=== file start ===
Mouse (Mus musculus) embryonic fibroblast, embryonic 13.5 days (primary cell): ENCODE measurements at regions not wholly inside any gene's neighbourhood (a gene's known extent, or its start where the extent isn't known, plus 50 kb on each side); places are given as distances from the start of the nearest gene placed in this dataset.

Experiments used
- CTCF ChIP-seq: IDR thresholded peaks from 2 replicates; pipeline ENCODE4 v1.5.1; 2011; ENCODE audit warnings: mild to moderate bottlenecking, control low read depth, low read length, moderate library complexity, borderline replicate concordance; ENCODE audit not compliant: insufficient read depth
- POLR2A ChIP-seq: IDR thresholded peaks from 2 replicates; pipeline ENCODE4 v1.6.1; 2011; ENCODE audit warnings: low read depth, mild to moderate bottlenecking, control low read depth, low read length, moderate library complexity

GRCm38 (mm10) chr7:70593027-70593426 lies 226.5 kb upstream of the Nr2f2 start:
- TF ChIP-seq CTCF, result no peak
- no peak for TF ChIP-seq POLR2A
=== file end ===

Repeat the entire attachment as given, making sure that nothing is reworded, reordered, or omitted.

Mouse (Mus musculus) embryonic fibroblast, embryonic 13.5 days (primary cell): ENCODE measurements at regions not wholly inside any gene's neighbourhood (a gene's known extent, or its start where the extent isn't known, plus 50 kb on each side); places are given as distances from the start of the nearest gene placed in this dataset.

Experiments used
- CTCF ChIP-seq: IDR thresholded peaks from 2 replicates; pipeline ENCODE4 v1.5.1; 2011; ENCODE audit warnings: mild to moderate bottlenecking, control low read depth, low read length, moderate library complexity, borderline replicate concordance; ENCODE audit not compliant: insufficient read depth
- POLR2A ChIP-seq: IDR thresholded peaks from 2 replicates; pipeline ENCODE4 v1.6.1; 2011; ENCODE audit warnings: low read depth, mild to moderate bottlenecking, control low read depth, low read length, moderate library complexity

GRCm38 (mm10) chr7:70593027-70593426 lies 226.5 kb upstream of the Nr2f2 start:
- TF ChIP-seq CTCF, result no peak
- no peak for TF ChIP-seq POLR2A